Which Side Are You On? Shakespeare Wallah and Shifting Perspectives

I don't need to devote any time to marketing here. I don't have to tell you that Shakespeare Wallah (1965) is a good film, or an important film. Dig a bit and you'll find all manner of folks telling you why this particular Merchant-Ivory film remains a strong piece of post-colonial commentary, as well as loads of discourse on the the decline of British culture and presence in India and the impenetrability of intercultural barriers;  themes that the film undoubtedly handles with grace and charm.

What I will say is that I'm glad, glad, GLAD I didn't see this film too early.

And by that, I mean I saw it a good six months after I had watched my first real Bollywood film.

Of course, if I had stumbled across it a year ago, I would have enjoyed Shakespeare Wallah as a cross-cultural love story set in post-colonial India. It would have been a nice experience. I probably would have cried more. I would have looked up Shashi Kapoor and Felicity Kendal on IMDB afterwards and thought about watching some other (Western-ish) films they had done. And then I would have shelved it in the spicy, doomed romance closet in my brain, and moved on.

But I came to this film through Bollywood, rather than Hollywood. For me, it wasn't a brief trip to the East, but rather a stop on what I hope will be a longer journey. And because of this, I came to the film looking for subtext rather than maintext. I was looking for exploration of certain concepts, for a piece of history, for Bollywood backstory (or sidestory, depending on how you look at it).

On one level, Shakespeare Wallah is a tantalizing fictionalized history; playing with the bios of both the Kendals and Shashi Kapoor. In that respect, it's fascinating, as it gives a rare glimpse into a legendary filmi-world gone by. It's also fascinating to me that while the film portrayed the relationship between Shashi and Felicity's characters as ultimately fated to part ways . . . in "real life"  Shashi and Felicity's older sister, Jennifer, actually did marry, remaining together till Jennifer's death over 25 years later.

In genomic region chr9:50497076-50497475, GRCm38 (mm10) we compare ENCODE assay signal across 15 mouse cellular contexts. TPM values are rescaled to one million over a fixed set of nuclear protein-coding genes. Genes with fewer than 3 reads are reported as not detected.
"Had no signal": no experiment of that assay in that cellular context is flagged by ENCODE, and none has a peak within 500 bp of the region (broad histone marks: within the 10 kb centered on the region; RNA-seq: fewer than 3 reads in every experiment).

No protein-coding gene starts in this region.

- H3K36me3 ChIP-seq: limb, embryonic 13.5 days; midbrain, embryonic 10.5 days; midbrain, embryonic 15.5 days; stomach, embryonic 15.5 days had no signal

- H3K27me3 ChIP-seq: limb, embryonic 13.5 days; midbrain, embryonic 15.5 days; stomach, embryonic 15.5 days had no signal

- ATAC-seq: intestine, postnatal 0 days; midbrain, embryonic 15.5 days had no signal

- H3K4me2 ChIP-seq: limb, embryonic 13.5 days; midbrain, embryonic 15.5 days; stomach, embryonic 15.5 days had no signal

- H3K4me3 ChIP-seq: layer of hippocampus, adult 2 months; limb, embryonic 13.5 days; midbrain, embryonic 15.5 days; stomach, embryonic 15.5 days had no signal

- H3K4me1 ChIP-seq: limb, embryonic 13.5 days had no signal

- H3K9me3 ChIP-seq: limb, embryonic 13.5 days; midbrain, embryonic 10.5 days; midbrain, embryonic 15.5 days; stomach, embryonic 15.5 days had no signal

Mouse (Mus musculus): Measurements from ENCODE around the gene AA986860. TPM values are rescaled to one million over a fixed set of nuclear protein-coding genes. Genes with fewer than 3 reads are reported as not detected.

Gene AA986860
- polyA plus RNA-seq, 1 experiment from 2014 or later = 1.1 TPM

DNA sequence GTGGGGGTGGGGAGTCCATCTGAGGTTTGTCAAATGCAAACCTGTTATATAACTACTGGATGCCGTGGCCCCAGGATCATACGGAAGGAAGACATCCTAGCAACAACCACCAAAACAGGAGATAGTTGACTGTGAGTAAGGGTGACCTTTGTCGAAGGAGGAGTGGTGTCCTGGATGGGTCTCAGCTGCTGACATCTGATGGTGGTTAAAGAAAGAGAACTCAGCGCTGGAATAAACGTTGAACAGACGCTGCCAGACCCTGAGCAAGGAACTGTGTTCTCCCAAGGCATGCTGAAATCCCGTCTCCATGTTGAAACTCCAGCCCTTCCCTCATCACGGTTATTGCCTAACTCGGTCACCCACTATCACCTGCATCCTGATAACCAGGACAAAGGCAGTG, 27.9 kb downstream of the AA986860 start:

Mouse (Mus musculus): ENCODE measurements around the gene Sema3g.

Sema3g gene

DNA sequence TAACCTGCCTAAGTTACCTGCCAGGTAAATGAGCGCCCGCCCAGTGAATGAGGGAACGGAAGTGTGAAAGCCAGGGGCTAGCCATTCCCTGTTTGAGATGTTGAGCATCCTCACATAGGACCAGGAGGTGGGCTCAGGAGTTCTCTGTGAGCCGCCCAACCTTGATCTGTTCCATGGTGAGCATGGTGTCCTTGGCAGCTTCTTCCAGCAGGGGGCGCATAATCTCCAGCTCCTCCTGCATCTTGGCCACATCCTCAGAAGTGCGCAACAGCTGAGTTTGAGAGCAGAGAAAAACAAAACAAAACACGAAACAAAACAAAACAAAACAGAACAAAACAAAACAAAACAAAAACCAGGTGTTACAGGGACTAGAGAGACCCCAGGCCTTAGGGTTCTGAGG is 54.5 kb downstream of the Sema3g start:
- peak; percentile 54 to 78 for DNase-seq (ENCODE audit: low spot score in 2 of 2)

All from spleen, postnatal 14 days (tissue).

On another plane, the film doesn't shy away from satirizing the conventions and stars of 60's Bollywood, and paints a rather scathing portrait of the on and off lover of Shashi's character, a Bollywood diva who commands a crowd and a media storm wherever she goes. To me this also seems an eerily prescient metaphor of Shashi's career in world cinema. Though he was to be a powerful presence in future Western/M-I films and always bore the marks of his training in a Western theatrical tradition, he never strayed too far from his home industry . . . and ultimately never completely committed to either world. While this speaks to Shashi's deep well of dramatic skill, it also makes me wonder how difficult it was to work and live and love on both sides of a culture barrier. It's pure speculation, but my guess is that it was both an enriching and enraging life to live. Treasures can be found on both sides, but what happens if you are forced to choose one way of doing life or art over another? Is one way of doing things better than the other?